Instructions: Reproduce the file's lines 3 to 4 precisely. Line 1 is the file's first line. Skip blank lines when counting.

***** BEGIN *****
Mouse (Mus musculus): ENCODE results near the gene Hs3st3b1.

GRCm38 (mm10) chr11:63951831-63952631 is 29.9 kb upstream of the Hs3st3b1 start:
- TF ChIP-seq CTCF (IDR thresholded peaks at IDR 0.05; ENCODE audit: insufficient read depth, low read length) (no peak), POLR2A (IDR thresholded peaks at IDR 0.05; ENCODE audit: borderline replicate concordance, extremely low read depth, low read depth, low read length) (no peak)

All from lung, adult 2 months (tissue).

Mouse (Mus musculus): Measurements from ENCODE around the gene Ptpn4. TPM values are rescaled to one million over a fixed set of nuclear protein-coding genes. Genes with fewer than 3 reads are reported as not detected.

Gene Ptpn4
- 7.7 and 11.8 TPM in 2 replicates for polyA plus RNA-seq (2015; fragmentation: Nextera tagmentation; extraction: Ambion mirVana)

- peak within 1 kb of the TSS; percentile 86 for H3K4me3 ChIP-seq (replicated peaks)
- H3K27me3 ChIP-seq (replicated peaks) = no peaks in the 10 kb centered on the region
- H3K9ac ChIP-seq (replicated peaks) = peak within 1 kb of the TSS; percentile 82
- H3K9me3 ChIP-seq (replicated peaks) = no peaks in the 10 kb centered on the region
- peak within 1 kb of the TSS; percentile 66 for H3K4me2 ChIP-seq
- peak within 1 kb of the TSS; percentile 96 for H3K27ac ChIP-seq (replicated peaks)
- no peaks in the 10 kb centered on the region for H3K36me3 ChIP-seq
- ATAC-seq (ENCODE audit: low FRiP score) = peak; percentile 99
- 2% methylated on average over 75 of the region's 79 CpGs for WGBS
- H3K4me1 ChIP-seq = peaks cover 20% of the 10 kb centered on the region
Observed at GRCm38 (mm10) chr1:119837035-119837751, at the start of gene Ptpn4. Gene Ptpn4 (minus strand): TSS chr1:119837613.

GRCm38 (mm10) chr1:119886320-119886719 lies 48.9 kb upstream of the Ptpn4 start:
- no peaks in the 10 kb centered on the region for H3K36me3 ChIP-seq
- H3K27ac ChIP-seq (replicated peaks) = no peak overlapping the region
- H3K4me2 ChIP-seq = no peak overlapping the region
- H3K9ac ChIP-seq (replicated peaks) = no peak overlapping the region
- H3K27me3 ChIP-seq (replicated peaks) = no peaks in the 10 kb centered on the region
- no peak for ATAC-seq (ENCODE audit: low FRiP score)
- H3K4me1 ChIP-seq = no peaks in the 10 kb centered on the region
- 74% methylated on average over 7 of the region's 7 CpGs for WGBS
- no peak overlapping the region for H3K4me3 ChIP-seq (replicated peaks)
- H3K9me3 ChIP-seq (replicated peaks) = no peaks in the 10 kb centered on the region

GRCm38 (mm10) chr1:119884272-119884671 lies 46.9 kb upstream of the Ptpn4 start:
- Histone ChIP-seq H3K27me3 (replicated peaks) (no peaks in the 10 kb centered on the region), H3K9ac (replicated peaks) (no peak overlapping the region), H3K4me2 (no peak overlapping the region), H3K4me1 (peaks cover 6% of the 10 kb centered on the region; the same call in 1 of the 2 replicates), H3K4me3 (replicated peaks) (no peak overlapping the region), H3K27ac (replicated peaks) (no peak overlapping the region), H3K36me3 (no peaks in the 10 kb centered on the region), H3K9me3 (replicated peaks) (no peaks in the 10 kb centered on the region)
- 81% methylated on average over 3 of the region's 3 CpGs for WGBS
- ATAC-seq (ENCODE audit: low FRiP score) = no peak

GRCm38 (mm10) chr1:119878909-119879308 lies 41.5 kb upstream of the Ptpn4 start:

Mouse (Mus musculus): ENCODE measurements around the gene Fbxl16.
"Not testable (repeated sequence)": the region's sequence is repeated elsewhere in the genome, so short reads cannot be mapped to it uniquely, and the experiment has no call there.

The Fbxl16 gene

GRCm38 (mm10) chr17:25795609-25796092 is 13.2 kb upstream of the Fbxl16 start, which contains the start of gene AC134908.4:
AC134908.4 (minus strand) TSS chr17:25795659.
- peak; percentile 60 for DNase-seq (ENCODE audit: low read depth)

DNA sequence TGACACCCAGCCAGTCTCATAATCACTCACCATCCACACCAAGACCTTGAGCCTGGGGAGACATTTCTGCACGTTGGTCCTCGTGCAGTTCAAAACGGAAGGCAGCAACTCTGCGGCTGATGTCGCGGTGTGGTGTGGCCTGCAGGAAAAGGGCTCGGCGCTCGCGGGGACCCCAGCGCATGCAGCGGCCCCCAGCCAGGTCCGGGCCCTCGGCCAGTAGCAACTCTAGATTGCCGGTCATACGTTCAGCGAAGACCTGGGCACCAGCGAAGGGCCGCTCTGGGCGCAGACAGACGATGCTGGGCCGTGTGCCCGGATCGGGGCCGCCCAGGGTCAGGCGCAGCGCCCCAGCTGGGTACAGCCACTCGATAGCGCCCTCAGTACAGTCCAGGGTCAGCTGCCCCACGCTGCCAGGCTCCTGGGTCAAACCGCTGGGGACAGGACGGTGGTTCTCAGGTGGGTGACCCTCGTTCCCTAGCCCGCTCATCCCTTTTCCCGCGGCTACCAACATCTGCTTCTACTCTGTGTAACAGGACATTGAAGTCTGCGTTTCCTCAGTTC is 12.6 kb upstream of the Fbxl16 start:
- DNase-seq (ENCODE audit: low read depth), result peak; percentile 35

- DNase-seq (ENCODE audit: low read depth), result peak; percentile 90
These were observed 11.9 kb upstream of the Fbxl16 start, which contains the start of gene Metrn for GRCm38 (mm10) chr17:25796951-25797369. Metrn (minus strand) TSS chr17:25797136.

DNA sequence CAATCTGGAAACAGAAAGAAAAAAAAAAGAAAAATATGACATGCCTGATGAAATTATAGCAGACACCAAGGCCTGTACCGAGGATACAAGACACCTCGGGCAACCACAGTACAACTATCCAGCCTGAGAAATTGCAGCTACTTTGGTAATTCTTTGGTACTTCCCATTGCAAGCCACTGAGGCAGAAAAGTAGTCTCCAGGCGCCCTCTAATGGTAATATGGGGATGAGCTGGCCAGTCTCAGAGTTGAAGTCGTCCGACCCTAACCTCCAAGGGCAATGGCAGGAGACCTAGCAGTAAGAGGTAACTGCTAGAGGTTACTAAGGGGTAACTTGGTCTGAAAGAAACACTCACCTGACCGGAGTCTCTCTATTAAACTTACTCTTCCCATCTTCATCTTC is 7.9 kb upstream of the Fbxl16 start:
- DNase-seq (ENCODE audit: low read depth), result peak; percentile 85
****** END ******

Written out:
- TF ChIP-seq CTCF (IDR thresholded peaks at IDR 0.05; ENCODE audit: insufficient read depth, low read length) (no peak), POLR2A (IDR thresholded peaks at IDR 0.05; ENCODE audit: borderline replicate concordance, extremely low read depth, low read depth, low read length) (no peak)

All from lung, adult 2 months (tissue).